Fletcher Development Seminar: David Ekbladh - Monday, October 17, 12:30 - 1:45pm, Cabot 703
Monday, October 17, 2011 from 12:30 PM to 1:45 PM (EDT)
The Fletcher Development Seminar
“A Gospel of Liberalism: Modernization and an American World Order”
Monday, October 17
12:30pm – 1:45pm
Abstract: Development has a long history in U.S. foreign relations as a means to buttress the legitimacy of liberalism worldwide. But development, as both theory and practice, was not purely a product of the Cold War. A specific variant crystalized during the Depression. For liberals facing ideological challengers in fascism and communism, concepts emerging from the New Deal offered a powerful example that the United States could muster an appealing approach to international development. Key elements of the New Deal became emblems of a new liberal developmentalism, deploying the social sciences and technology to produce rapid social and economic change in a politically acceptable manner that claimed universal application--what some began to call modernization. Following World War II, the U.S. government mobilized these existing concepts, incorporating them prominently into its Cold War strategy. In the 1960s and 1970s the intimate connection of modernization to the war in Vietnam, growing criticism of Western concepts of mass consumption assumed to be the end goal of development, as well as an environmental critique that highlighted development's ecological and human costs sundered the American led-consensus. While this “crisis of development” left many institutions that had dominated the preceding period in place, it profoundly reshaped how development was conceptualized.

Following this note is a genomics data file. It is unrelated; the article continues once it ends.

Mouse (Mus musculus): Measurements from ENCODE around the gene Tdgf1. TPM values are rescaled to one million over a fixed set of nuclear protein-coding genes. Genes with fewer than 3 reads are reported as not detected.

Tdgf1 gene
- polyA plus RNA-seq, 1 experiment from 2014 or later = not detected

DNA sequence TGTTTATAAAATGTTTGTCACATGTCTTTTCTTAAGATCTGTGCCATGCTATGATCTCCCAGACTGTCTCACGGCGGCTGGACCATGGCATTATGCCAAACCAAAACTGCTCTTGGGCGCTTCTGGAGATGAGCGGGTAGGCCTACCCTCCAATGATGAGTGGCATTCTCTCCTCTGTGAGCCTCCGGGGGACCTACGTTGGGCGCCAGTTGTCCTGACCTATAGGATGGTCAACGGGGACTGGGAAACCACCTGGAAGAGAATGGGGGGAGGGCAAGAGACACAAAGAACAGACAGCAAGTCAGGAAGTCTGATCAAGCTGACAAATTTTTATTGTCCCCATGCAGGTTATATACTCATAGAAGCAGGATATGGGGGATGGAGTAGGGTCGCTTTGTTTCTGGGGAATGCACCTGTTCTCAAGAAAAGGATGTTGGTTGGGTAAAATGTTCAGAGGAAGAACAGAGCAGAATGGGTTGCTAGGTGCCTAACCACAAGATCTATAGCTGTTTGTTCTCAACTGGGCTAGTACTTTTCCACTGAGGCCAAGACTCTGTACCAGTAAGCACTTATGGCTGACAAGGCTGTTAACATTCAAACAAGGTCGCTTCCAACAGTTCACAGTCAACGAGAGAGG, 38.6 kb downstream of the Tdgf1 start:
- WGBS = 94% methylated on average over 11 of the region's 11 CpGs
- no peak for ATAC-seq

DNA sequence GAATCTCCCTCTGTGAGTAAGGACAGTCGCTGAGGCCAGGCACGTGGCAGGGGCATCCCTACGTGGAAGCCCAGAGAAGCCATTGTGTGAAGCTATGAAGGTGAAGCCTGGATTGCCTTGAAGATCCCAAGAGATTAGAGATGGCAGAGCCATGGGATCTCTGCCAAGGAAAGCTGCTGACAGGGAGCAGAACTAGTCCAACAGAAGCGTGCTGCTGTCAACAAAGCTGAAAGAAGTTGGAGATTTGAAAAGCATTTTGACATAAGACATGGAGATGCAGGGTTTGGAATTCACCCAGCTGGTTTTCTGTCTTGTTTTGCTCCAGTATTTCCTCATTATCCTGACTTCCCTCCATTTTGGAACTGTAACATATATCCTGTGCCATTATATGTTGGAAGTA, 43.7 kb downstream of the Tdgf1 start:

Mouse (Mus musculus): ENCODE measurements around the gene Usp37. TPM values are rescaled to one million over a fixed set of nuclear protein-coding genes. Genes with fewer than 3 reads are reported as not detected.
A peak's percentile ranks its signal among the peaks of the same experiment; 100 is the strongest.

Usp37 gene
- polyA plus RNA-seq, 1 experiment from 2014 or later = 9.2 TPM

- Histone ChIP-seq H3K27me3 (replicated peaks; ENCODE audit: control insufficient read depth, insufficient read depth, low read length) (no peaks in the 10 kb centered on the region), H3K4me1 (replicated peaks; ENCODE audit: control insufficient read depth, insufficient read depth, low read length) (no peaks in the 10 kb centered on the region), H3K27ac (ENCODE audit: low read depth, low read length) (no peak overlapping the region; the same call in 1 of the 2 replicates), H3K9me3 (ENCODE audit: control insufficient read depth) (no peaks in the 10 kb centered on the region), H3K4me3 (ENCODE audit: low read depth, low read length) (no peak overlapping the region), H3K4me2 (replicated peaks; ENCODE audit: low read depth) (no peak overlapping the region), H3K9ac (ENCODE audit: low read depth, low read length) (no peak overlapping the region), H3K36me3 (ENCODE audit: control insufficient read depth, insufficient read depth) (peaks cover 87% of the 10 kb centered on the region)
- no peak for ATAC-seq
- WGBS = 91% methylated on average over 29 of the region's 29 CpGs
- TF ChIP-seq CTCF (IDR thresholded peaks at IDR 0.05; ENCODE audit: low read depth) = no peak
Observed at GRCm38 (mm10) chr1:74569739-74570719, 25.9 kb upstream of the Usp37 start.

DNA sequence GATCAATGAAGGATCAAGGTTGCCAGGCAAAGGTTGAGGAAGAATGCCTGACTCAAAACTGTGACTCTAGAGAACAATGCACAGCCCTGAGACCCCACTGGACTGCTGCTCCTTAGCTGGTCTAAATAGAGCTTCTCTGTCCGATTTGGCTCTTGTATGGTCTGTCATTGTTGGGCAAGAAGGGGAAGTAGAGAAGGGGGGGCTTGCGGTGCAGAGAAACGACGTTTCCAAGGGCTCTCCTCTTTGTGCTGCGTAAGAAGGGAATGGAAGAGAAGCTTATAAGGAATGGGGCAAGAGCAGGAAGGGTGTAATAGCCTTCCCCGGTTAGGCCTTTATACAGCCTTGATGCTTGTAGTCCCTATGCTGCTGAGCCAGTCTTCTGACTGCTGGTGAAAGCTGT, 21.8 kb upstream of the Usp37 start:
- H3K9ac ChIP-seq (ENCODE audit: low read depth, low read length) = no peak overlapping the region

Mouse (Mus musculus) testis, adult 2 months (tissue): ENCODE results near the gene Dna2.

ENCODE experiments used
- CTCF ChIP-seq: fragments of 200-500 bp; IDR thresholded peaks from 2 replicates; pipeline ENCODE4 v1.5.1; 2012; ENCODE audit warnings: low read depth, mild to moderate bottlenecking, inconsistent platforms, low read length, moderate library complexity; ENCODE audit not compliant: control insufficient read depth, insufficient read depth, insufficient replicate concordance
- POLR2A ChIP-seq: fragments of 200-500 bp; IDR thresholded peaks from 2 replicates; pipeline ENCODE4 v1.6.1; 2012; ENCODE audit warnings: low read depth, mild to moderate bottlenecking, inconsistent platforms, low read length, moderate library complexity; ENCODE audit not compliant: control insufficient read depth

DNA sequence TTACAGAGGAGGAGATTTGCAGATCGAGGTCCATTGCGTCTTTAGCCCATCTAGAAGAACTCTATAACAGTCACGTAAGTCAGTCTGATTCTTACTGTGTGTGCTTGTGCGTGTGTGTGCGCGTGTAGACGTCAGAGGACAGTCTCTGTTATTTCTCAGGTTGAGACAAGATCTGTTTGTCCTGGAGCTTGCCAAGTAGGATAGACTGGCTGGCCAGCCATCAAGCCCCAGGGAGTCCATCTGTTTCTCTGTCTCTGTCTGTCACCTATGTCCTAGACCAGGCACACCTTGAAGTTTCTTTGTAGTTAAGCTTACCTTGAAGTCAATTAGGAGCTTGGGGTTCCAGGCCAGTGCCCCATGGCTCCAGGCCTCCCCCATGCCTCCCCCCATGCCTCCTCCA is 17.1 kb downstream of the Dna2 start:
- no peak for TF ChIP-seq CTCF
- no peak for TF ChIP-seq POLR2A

David Ekbladh is assistant professor of history at Tufts University. His book The Great American Mission: Modernization and the Construction of an American World Order, 1914 to the Present (Princeton University Press, 2010) which won the 2011 Society for Historians of American Foreign Relations Stuart L. Bernath Book Prize as well as the Phi Alpha Theta 2010 Best First Book Award. He earned his Ph.D. in history from Columbia University. Work of his has appeared in Diplomatic History, The Wilson Quarterly, The International History Review, and International Security. For several years he worked with the Carnegie Corporation of New York on conflict prevention and international affairs issues. He has also been a visiting scholar at the Paul H. Nitze School of Advanced International Studies of Johns Hopkins University, a John M. Olin Fellow with International Security Studies at Yale University, a visiting scholar at the American Academy of Arts and Sciences, and a Research Fellow with the International Security Program at the Belfer Center at the John F. Kennedy School of Government at Harvard University. He is currently at work on a book tentatively entitled Look at the World: The Birth of a New American Globalism in the 1930s.